>     lox.rangingTest(&measure, false); // pass in 'true' to get debug data printout
> 
> 
>     /*==============================================
>           Print Laser measurment to Serial Monitor
>       ===================================================*/
> 
>     if (measure.RangeStatus != 4) {  // phase failures have incorrect data
>       Serial.print("Distance (mm): "); Serial.println(measure.RangeMilliMeter);
>       //LaserMeasurement = measure.RangeMilliMeter;
>     } else {
>       Serial.println(" out of range ");
>     }
> 
>     delay(100);

I am also still a bit unsure how to code these sensors using i2C with Arduino, could you please explain simply, maybe just an example code will clarify it for me.

Is there the possibility to have some Arduino tutorial video utilising the Piico range to help newbies like me.

2 Likes

Hi Kevin,

Sorry I missed that link there, looks like Trent managed to track down one that should work though.

Unfortunately there arent any Arduino guides for the two PiicoDev sensors at the moment(Core has been going all out to make the MicroPython implementation as seemless as possible).

To get them working ASAP I’d use another couple libraries for the same chips:

The libraries will let you use calls to different functions, letting you read measurements super easily.

Getting an I2C device working usually requires a couple of steps:
Initialisation - where the devices parameters are set
Reading the device - Requesting the bits from registers on the sensors
For some sensors you can also add interupts - See the MPU and DS3231

2 Likes

Thanks Liam

I will look at that info for the sensors.

With regards to the coding for i2C, I have watched a few YouTube videos as well as the info provided here but I just can’t seem to grasp it yet. The videos I could find only talk about connecting one device and the ones for multiple devices I didn’t find clear. Can you suggest any for a dummie :upside_down_face:

4 Likes

Hey Kevin,

Let me know how you go!

Here’s some of the material that got me up to speed with I2C
GreatScott: Electronic Basics #19: I2C and how to use it - YouTube
CircuitBasics: Basics of the I2C Communication Protocol

A rough analogy for I2C is like an email. (Inside the brackets is what happens in electronics)
You need an email address, for who its addressed to (senors I2C address - these can be found in the datasheet of the sensors).
The contents of the email, whether it is simply mentioning that you have to open the window (changing some configuration on the sensor itself), sometimes the contents of the email can request a return message like, the window is letting in XXX amount of light (the sensor will then send back a response over the data wire).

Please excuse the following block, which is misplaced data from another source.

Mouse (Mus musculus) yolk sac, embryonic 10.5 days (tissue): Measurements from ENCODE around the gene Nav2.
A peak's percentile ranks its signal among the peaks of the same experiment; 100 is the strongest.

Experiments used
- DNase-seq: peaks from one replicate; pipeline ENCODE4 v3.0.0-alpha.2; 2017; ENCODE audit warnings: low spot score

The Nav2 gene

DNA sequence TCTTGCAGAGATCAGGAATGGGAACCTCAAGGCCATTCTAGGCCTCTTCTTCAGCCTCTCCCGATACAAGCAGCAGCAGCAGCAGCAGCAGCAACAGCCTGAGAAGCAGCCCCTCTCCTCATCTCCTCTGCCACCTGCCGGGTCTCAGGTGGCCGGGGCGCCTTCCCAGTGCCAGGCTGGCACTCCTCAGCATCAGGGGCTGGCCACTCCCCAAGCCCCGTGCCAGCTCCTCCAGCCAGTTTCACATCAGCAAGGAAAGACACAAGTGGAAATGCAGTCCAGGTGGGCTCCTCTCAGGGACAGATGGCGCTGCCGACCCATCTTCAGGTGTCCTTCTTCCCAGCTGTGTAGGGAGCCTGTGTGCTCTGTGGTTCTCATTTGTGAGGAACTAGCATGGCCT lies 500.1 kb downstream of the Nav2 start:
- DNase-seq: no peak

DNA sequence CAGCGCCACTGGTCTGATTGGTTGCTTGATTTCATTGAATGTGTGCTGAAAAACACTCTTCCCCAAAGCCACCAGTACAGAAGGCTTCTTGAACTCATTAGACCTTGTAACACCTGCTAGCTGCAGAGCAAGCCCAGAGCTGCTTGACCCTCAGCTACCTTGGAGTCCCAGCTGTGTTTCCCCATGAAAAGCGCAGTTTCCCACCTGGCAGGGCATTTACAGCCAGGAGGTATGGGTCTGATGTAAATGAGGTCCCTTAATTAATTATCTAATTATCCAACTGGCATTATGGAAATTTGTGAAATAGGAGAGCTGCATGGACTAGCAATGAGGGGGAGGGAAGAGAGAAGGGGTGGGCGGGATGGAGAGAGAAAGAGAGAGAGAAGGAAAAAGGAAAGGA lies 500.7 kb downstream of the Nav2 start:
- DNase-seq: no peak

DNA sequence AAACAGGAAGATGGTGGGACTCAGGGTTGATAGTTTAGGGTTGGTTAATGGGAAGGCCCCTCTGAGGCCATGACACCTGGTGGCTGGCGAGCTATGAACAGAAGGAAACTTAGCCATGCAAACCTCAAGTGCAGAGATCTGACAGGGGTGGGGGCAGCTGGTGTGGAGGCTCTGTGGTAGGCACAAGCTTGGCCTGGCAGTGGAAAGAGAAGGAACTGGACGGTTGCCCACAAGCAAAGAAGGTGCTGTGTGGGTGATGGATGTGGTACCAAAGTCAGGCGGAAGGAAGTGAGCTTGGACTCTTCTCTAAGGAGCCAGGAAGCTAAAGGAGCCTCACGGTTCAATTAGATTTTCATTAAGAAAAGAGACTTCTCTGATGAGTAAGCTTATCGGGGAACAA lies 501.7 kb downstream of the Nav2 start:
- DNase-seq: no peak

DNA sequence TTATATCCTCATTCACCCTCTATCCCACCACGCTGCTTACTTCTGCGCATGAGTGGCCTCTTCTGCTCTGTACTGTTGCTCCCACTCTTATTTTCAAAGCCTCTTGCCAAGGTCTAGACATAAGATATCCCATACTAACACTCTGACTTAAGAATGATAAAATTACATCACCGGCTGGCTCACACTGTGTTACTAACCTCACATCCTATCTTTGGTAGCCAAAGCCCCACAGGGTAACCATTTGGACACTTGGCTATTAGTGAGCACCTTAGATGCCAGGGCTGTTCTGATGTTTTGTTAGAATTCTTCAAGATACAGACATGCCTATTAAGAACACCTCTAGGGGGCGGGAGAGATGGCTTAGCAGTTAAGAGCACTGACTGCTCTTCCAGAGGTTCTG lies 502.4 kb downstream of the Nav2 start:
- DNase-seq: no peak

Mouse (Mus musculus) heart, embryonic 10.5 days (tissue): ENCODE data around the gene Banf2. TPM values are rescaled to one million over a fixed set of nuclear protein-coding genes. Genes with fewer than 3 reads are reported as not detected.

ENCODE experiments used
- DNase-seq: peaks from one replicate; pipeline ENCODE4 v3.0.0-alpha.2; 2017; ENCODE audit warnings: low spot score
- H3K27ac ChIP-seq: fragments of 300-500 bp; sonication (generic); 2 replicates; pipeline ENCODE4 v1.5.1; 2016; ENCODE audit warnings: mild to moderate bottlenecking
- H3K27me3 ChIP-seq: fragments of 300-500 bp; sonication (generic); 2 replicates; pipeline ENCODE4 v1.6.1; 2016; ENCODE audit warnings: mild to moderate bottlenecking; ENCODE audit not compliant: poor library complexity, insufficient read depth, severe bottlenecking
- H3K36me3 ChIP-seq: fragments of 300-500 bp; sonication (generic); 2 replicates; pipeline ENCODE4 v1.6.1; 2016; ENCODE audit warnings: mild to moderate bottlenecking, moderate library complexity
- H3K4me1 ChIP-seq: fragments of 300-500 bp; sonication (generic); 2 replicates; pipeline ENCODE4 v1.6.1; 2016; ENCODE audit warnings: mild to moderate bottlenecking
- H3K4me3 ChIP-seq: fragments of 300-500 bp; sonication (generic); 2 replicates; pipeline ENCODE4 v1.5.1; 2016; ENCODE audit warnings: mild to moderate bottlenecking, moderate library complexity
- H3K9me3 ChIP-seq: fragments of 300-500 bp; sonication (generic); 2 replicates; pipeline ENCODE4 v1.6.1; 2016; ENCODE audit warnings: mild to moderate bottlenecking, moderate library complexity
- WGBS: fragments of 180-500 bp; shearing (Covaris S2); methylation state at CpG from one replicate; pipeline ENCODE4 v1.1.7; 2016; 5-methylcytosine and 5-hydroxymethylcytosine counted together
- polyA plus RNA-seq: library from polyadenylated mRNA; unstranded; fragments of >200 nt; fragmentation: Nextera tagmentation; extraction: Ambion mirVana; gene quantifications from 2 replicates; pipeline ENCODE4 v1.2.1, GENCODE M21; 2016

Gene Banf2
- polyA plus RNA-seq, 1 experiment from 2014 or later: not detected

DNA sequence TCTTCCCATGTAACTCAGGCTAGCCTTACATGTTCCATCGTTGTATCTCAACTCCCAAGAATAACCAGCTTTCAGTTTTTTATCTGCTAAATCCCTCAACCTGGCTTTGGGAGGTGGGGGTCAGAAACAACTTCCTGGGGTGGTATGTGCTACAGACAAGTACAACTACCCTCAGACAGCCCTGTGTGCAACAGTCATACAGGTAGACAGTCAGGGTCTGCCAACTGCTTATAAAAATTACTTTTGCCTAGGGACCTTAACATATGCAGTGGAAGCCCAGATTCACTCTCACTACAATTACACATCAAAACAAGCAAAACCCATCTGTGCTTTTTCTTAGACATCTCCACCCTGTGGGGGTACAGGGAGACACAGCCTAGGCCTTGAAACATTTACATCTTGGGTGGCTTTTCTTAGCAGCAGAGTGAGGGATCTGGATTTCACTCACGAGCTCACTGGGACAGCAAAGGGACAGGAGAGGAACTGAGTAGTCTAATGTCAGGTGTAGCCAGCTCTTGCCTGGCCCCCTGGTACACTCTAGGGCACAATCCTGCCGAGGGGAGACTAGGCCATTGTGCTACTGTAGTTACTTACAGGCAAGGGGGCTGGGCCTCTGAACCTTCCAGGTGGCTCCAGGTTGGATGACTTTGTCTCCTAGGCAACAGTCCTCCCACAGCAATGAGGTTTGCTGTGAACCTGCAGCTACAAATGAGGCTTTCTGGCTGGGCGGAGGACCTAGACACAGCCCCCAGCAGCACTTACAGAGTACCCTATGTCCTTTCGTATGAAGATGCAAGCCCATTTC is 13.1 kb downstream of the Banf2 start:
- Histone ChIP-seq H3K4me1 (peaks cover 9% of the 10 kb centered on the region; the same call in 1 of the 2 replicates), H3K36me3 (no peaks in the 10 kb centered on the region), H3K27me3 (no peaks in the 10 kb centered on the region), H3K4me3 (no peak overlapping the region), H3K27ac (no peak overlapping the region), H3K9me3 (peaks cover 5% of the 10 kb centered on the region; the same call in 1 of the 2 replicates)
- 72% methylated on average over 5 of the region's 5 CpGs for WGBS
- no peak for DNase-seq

Regardless of how many devices are connected to the I2C connections an address is still required as that is packed into the protocol itself.

5 Likes

Will do thanks.

1 Like

Do I need pullup resistors when using a nano33ble with 2 slaves on I2C, i have read yes and no. Definitely when using more slaves and longer runs. My items are basically stacked on top of each other, no distance to acknowledge.

1 Like

Hi Kevin

I could be wrong but as I understand it you cannot have “longer runs” with I2C. One or two metres probably Max. I don’t recall seeing published any definitive figure but I think the system was designed for comms between ICs on the same board or in the same box. To go any further requires another system.
Cheers Bob

2 Likes

Thanks, suits my needs.

I found this in regards to pull up resistors, I was confused with or without needing them as I was watching how to’s on other Arduino boards.

  • I2C pins: As opposed to other Arduino Nano boards, pins A4 and A5 have an internal pull up and default to be used as an I2C Bus so usage as analog inputs is not recommended.
2 Likes

The internal pullups will work fine. Don’t need external with only 2 devices close to each other and the processor.

Cheers
Jim

2 Likes

Thanks for confirming Jim.

1 Like

Another great I2C tutorial resource here :slight_smile:

And as an alternative in reply to your original post, here’s some info on using a photoresistor with Arduino for light detection. A little more hands on and raw electronics!